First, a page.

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quick and dirty studio recording

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Aaron Kovalchik
quick and dirty studio recording
on Jun 13, 2005 at 5:44:11 pm

Hi, I'm a video editor with limited sound knowledge, so be nice. I'm recording some scratch voiceovers for a documentary. I'm using a Sennheiser K6 shotgun mic with the longest attachment (usually used for recording on location). I'm feeding it directly into a M-Audio MobilePre USB and recording to hard drive via Final Cut Pro's "Voiceover" panel. I don't have a windscreen so I'm using a thin T-shirt. The mic is about 1-2 feet from the subject pointed straight at her mouth (not angled).

Although they're just for scratch, and will be rerecorded professionally elsewhere, I still want them to sound OK. Right now they're not. They're sounding sort of muddy and I can't get them to be as "loud" as the rest of the audio in the doc. I'm using a Compression filter to even out the sound, but when I raise the volume all the way it starts to clip before it sounds legible.

What's going wrong? Is it that I'm using a shotgun instead of a studio mic (condenser:? sorry limited knowledge of these things). Is it that the MobilePre has a crappy pre-amp? Should I be using Digital Performer or Soundtrack Pro to record?

This same mic sounds fine in the field at further distances, so what's going wrong? I could feed it into a DV camera via a Studio 1 XLR-BP adapter like I do in the field but I tried that and I think it sounded worse. Should I get further away? Maybe since it's the longest attachment, it's so directional that if she moves her head even a little, the sound goes to hell?

Thanks very much for your advice. Again, I'm a novice when it comes to sound, but slowly learning by the day!

thanks,
Aaron


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JRF
Re: quick and dirty studio recording
by
on Jun 14, 2005 at 12:22:57 am

My guess is the T-shirt is the culprit. It's just muffling the sound. Try listening without it. I'd keep your mic 1 to 2 feet away and slightly above the talent's mouth (pointing down at the mouth) so any plosives don't go right into the mic.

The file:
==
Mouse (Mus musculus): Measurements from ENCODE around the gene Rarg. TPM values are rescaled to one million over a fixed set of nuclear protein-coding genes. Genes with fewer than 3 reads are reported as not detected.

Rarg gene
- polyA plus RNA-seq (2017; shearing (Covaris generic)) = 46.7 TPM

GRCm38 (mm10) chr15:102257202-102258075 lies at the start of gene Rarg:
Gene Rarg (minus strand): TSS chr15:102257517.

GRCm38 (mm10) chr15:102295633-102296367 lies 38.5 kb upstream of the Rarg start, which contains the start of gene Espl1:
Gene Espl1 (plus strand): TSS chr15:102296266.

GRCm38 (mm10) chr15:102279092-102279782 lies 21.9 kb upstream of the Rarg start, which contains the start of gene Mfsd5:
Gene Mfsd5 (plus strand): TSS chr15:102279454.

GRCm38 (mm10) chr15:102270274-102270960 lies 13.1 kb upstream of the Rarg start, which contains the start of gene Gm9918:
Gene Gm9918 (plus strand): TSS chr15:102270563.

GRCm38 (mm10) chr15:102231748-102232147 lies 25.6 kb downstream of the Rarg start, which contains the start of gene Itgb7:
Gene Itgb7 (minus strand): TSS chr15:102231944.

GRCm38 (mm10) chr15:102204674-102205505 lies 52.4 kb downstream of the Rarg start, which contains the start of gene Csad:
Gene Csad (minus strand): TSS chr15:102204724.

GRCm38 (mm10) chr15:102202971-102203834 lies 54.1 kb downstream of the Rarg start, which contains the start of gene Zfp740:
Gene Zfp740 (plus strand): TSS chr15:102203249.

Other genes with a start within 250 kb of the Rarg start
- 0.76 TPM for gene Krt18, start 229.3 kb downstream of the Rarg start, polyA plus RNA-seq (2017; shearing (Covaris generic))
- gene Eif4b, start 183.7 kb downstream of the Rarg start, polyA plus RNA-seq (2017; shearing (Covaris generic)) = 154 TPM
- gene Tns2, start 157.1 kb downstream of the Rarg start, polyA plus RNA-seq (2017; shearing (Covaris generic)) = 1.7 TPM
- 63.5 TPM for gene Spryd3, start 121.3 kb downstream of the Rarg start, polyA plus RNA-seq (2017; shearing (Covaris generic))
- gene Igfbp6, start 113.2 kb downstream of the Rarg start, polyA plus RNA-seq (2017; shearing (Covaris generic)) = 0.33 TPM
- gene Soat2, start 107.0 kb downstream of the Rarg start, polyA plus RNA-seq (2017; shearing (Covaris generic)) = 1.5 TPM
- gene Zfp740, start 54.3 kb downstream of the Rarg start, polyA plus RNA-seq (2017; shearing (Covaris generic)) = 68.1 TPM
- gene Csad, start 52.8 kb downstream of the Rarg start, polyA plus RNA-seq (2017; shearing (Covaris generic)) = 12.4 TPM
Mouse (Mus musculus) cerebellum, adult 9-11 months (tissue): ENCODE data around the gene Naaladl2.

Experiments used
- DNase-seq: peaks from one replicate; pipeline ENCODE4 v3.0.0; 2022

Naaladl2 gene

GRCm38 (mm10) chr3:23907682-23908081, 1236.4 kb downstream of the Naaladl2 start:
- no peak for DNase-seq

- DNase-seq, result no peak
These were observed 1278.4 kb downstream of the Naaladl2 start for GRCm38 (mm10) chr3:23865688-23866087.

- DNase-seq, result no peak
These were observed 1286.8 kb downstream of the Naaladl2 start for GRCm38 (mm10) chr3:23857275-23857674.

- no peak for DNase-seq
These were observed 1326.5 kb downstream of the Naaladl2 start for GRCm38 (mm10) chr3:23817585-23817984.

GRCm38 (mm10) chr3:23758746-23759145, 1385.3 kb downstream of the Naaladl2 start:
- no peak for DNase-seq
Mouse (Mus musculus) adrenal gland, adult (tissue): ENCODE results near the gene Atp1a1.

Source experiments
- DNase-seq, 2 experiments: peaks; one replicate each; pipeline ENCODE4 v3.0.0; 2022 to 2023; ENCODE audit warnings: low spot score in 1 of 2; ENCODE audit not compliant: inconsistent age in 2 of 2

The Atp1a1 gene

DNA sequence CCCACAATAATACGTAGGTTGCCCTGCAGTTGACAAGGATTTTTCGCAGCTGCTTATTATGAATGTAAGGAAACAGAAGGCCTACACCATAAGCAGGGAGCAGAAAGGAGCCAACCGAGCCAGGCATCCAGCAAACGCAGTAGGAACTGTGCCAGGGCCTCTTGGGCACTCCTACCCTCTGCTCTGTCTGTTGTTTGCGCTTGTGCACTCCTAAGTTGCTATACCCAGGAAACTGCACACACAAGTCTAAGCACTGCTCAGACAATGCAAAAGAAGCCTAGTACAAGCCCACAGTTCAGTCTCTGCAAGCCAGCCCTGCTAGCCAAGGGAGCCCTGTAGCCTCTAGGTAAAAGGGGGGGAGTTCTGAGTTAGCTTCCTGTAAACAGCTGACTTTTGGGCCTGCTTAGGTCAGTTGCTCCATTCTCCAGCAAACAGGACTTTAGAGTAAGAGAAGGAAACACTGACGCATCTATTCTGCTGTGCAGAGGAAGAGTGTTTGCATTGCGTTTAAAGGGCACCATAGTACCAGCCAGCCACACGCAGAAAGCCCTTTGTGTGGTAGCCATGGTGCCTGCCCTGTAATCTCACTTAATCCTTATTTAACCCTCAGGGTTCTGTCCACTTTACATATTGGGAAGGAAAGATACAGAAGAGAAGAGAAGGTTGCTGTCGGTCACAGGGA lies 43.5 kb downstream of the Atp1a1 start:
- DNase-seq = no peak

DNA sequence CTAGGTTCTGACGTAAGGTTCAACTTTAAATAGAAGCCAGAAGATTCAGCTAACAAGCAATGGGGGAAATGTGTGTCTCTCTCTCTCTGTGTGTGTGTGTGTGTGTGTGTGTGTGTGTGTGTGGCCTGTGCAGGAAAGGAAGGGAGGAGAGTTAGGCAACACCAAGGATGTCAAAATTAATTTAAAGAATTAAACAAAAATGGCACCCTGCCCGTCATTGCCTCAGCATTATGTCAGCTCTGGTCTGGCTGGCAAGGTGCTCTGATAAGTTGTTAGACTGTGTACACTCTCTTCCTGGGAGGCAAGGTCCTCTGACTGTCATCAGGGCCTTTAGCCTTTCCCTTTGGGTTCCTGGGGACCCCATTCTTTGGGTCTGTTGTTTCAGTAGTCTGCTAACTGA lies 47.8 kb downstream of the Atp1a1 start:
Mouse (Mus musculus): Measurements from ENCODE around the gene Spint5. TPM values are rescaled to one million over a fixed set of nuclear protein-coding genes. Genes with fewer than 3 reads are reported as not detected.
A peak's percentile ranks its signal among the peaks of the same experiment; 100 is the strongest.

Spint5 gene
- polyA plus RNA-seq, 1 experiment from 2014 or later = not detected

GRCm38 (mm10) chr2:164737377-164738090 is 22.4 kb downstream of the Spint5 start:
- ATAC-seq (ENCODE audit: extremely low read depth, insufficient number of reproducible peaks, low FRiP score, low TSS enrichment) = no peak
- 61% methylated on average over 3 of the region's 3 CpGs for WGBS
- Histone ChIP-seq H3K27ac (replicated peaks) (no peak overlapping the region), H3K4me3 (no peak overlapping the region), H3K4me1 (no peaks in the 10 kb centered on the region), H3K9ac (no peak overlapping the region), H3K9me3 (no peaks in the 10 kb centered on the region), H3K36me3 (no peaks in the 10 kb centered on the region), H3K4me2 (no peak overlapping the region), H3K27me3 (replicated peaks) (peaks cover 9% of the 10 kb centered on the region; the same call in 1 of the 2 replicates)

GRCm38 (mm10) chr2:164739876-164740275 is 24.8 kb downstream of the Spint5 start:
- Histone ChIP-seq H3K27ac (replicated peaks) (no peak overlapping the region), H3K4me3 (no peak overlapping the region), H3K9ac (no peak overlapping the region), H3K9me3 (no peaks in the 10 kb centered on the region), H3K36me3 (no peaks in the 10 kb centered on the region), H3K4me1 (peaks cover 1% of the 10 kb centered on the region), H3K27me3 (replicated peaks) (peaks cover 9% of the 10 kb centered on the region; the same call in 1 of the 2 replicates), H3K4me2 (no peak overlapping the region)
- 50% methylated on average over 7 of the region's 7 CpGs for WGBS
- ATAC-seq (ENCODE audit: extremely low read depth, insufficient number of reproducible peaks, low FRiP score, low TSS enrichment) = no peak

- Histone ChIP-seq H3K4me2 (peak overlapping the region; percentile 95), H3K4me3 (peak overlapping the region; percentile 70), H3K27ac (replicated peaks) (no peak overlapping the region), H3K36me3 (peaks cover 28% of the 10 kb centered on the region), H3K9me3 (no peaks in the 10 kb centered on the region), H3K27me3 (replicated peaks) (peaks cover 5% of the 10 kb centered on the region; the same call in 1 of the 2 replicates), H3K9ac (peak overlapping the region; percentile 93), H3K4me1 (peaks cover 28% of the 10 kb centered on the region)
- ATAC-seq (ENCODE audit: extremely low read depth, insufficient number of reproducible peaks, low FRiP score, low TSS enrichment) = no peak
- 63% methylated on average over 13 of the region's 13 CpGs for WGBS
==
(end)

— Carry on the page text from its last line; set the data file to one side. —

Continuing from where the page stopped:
If you hear pops and need a pop filter, try stretching woman's stocking across a metal coat hanger and mount that 3 - 4 inches infront of the mic. You want a material that's transparent to sound.

Hope this helps.

John

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Dan Mills
Re: quick and dirty studio recording
on Jun 14, 2005 at 1:36:38 pm

I think the mobile Pre is a decent enough sound card for what you're doing. Are you using a mixer? A simple Yamaha $79 mixer can help a lot. Gives you some EQ and expands the volume of the recording, too. I'd agree not to use the t-shirt. If you want a cheap popper stopper, you can try panty hose streched over a circular bent shaped coat hanger.


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Seth Bloombaum
Re: quick and dirty studio recording
on Jun 14, 2005 at 4:11:52 pm

a shorter "attachment" might be a better choice. If you're dealing with noise in the edit suite perhaps you could put the narrator in an adjacent room.

An external mixer and compressor may help, but you should be able to achieve good results just with the mobilepre to a computer. Record in a program that gives you meters on the input, try to peak between -10 and -6db. Normalize the recording, then add a little compression at a ratio of 3:1. Attack at zero, release at .5 seconds or 500 milliseconds, adjust threshold downward so that largest peaks in program cause between 3 and 5 db of compression.

If that's not going to work for you, you might bring in an audio engineer to get you set up. Buy them a nice lunch in exchange for 10 min. work?

No t-shirts! Nylon/coathanger OK if needed, but as someone mentioned, you should be able to get good results just by changing mic placement.


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Aaron Kovalchik
Re: quick and dirty studio recording
on Jun 17, 2005 at 4:58:07 am

Thanks everyone for the advice.


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